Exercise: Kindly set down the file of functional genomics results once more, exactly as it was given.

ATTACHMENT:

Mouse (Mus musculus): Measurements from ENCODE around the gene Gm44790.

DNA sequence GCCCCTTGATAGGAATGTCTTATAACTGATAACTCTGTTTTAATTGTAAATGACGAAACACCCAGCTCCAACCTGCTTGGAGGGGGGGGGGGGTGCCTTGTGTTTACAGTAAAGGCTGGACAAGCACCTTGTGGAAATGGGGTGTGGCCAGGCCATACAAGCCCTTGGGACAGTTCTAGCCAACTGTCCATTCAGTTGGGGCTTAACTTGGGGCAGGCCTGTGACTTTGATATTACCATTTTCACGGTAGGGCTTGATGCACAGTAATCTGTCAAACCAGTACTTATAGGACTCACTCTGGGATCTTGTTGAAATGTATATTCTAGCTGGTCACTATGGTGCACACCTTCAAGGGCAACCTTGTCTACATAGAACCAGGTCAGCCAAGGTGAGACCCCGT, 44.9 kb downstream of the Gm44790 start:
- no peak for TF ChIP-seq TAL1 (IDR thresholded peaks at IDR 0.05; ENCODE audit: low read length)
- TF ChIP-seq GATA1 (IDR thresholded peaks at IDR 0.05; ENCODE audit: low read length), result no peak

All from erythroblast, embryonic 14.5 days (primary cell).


Mouse (Mus musculus): Measurements from ENCODE around the gene Gm44790.

DNA sequence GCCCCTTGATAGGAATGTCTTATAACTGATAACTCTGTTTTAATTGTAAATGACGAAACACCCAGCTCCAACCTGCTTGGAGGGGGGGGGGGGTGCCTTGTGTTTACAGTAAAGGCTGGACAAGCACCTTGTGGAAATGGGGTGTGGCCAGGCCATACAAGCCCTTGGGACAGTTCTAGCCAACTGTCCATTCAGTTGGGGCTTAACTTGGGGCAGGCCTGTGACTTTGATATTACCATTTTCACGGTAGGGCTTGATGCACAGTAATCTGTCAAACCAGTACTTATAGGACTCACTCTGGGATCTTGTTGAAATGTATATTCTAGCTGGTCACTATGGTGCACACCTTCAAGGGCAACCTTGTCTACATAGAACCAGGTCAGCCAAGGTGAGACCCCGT, 44.9 kb downstream of the Gm44790 start:
- no peak for TF ChIP-seq TAL1 (IDR thresholded peaks at IDR 0.05; ENCODE audit: low read length)
- TF ChIP-seq GATA1 (IDR thresholded peaks at IDR 0.05; ENCODE audit: low read length), result no peak

All from erythroblast, embryonic 14.5 days (primary cell).